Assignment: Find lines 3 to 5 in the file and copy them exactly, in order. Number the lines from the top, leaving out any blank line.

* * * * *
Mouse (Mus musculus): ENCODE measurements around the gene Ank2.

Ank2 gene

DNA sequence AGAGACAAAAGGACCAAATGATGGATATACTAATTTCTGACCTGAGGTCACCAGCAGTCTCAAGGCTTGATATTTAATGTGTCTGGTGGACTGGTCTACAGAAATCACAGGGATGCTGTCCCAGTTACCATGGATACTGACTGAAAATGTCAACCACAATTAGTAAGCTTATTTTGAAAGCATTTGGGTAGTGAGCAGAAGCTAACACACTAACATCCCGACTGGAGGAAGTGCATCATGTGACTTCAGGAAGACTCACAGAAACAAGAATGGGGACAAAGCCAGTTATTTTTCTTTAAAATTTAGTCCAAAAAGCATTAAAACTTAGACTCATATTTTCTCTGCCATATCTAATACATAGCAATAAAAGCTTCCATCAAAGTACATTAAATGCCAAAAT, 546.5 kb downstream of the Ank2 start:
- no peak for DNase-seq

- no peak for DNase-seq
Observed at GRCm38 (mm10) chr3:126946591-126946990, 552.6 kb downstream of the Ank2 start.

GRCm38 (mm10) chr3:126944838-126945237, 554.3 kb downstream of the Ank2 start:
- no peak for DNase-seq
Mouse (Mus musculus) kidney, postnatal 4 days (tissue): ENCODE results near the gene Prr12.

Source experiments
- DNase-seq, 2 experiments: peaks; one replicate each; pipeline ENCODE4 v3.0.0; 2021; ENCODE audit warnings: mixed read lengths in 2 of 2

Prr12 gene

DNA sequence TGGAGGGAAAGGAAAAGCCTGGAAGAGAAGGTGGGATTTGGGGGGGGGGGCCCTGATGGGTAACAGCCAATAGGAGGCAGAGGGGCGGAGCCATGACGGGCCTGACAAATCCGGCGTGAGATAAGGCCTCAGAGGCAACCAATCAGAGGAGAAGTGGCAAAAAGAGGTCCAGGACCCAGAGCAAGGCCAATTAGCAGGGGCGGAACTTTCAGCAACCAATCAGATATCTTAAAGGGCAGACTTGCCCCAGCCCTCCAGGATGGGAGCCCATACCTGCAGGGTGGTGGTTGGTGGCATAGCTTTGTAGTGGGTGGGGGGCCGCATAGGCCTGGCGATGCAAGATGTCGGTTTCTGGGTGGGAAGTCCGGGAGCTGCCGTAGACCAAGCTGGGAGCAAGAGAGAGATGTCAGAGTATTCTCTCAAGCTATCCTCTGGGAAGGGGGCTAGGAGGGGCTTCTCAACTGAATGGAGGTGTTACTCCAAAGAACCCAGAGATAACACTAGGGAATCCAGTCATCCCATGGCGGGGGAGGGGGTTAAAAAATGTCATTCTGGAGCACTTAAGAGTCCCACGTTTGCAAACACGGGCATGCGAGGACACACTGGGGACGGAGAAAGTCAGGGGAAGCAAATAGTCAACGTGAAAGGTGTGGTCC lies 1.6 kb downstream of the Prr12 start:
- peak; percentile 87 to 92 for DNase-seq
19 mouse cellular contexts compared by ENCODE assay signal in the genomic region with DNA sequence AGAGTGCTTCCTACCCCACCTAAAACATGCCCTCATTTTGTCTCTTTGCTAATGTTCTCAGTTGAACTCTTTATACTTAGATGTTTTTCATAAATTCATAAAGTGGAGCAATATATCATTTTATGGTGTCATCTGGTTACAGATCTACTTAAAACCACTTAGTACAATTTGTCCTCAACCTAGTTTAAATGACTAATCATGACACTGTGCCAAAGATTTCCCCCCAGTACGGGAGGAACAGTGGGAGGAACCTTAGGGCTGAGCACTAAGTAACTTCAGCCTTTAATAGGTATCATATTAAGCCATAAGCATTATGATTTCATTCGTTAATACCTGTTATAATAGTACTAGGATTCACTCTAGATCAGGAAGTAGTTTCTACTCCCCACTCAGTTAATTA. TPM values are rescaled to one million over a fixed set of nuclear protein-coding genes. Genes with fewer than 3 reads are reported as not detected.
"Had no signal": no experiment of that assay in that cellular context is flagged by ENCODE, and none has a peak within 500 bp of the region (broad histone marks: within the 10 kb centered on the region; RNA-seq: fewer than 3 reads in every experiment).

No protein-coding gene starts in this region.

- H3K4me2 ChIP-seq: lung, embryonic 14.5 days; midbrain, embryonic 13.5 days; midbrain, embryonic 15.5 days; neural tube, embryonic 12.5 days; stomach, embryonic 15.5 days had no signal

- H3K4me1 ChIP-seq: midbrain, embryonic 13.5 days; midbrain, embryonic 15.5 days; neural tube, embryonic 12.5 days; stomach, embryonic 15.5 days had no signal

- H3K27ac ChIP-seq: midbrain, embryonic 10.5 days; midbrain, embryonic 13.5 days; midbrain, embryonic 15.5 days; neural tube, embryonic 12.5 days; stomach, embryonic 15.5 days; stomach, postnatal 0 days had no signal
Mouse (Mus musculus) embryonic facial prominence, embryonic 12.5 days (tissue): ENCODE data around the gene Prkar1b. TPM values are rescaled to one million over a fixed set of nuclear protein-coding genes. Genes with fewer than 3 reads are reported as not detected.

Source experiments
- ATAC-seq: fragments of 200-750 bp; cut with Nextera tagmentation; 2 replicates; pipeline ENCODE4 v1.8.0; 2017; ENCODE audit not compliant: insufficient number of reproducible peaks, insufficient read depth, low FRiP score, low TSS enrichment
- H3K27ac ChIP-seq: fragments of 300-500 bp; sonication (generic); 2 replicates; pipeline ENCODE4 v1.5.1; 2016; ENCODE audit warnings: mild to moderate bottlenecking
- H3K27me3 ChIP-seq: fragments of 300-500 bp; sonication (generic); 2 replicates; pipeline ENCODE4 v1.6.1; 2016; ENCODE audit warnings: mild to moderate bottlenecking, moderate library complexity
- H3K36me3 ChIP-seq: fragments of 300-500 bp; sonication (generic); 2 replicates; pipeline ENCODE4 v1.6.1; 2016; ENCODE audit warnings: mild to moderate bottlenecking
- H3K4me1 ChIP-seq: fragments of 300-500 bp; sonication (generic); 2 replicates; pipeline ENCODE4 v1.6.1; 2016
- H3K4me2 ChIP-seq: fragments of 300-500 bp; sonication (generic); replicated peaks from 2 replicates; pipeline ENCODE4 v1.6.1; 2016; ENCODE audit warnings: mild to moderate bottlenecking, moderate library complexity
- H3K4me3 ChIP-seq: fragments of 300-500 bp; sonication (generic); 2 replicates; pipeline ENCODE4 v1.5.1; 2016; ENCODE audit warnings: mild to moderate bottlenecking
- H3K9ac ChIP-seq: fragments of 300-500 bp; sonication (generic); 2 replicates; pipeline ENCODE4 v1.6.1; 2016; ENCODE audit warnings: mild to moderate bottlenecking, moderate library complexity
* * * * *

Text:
DNA sequence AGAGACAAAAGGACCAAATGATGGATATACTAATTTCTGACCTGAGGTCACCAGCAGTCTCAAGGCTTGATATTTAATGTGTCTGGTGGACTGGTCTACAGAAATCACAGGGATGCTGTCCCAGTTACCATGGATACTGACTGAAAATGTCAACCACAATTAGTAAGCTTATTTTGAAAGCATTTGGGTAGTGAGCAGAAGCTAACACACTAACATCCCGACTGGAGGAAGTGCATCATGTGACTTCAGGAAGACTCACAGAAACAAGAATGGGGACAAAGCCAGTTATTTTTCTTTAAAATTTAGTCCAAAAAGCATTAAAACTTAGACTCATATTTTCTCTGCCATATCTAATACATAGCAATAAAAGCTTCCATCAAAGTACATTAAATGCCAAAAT, 546.5 kb downstream of the Ank2 start:
- no peak for DNase-seq

- no peak for DNase-seq